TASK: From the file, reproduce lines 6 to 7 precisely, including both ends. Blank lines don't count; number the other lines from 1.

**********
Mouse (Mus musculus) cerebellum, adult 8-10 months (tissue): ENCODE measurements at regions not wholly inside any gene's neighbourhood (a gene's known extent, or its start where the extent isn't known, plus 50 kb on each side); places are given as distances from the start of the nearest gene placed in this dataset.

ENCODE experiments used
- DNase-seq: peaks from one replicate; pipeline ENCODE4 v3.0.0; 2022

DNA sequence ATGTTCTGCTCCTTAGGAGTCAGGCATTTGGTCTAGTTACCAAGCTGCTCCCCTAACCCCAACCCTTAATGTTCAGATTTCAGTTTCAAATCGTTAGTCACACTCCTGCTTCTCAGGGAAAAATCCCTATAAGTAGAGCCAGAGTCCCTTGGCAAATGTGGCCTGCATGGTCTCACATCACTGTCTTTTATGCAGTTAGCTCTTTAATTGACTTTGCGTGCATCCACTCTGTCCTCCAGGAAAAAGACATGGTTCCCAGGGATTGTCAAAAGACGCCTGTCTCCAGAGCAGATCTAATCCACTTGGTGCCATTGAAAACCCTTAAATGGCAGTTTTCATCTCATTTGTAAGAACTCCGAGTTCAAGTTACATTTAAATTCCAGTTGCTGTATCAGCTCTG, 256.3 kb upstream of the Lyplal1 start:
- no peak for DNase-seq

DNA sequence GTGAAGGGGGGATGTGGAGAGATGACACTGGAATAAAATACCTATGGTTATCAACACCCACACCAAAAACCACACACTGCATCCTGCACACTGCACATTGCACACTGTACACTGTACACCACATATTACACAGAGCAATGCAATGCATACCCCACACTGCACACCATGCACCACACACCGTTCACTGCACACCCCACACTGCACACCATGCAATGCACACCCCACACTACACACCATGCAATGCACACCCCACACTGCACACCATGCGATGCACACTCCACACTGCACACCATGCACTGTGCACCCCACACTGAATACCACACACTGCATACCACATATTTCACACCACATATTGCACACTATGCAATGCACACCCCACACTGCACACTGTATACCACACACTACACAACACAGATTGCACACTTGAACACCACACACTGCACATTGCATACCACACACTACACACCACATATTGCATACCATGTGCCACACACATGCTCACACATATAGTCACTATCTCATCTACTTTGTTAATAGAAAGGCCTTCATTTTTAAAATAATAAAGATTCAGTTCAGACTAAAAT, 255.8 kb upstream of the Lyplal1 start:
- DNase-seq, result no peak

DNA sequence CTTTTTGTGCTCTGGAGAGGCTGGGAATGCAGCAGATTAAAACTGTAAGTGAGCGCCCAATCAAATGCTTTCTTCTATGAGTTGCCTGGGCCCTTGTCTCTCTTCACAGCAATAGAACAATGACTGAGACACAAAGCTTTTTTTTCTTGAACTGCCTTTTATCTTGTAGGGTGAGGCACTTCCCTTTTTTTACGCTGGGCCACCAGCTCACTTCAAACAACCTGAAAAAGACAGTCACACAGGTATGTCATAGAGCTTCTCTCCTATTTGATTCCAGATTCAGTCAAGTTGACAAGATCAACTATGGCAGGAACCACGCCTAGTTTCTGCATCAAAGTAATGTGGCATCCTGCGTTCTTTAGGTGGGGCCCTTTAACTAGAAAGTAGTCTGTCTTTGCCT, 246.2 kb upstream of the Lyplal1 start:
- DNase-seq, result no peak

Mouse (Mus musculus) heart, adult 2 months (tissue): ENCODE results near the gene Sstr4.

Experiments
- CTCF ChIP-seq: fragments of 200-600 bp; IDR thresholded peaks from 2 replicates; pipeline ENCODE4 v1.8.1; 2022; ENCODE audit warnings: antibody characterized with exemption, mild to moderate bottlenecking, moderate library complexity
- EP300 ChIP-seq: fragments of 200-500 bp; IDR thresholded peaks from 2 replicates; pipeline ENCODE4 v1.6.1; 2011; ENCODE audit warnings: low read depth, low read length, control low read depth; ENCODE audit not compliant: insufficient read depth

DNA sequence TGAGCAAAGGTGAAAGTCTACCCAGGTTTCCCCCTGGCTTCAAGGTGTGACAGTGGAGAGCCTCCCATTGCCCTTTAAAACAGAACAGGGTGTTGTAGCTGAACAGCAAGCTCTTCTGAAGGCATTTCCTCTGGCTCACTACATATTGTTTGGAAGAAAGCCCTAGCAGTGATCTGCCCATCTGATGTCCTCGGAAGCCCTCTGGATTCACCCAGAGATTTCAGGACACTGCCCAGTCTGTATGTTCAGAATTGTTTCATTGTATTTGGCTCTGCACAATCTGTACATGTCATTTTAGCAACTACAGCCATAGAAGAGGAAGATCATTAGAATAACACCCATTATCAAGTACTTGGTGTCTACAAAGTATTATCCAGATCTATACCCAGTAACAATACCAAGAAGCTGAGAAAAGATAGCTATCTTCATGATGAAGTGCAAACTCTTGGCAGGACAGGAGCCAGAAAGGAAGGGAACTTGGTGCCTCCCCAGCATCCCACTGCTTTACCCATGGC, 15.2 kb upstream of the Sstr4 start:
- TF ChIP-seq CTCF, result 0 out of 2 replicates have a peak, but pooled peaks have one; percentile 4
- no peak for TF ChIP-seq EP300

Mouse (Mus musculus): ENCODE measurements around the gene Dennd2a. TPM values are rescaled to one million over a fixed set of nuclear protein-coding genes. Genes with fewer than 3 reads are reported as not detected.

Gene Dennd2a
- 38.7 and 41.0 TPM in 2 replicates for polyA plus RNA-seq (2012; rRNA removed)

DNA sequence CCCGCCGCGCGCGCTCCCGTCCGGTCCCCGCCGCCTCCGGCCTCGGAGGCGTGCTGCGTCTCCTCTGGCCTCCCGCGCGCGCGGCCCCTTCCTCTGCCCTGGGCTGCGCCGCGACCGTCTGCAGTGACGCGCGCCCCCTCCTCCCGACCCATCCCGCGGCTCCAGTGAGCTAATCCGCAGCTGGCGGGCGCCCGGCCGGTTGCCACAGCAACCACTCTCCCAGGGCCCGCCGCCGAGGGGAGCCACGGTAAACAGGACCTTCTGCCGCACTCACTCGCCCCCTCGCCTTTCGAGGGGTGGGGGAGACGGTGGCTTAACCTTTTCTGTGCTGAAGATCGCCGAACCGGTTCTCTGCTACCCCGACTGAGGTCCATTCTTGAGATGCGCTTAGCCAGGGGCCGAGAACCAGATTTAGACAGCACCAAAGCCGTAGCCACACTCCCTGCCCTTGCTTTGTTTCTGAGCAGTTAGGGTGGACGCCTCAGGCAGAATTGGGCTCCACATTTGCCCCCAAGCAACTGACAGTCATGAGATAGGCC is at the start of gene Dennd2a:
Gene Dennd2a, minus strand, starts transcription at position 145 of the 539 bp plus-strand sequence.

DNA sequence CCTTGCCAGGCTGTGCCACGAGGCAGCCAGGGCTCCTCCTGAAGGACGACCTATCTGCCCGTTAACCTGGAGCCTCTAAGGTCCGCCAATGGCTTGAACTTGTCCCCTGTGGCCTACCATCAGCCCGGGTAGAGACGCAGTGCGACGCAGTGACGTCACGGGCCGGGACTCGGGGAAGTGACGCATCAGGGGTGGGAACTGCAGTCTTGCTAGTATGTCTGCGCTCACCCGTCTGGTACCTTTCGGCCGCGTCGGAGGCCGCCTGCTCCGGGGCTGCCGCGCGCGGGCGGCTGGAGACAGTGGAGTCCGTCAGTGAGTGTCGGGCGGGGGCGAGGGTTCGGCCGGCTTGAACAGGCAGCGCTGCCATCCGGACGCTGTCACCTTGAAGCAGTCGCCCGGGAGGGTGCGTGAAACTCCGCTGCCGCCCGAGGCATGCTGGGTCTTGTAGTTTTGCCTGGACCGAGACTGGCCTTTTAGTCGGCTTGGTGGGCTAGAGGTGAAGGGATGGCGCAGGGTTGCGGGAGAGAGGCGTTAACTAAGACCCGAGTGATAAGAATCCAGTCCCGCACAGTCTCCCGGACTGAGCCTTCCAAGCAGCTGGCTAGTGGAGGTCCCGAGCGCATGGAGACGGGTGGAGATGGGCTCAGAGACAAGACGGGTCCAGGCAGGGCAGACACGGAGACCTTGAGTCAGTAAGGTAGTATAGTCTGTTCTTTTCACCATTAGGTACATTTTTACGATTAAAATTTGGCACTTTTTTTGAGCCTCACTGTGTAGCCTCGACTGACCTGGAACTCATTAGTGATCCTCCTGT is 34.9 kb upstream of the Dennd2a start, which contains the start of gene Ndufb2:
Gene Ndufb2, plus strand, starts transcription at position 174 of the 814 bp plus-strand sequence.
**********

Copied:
DNA sequence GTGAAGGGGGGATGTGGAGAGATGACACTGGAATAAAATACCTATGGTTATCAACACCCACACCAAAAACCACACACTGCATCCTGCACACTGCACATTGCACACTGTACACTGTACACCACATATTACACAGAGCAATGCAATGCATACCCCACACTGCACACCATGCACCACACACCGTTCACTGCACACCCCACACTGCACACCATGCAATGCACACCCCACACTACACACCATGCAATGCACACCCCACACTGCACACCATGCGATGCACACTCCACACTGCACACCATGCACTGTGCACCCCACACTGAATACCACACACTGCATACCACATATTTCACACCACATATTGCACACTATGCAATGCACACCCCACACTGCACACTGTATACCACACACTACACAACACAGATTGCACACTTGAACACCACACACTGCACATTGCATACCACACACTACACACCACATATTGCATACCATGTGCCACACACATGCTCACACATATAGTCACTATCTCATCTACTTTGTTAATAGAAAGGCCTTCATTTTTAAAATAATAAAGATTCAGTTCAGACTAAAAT, 255.8 kb upstream of the Lyplal1 start:
- DNase-seq, result no peak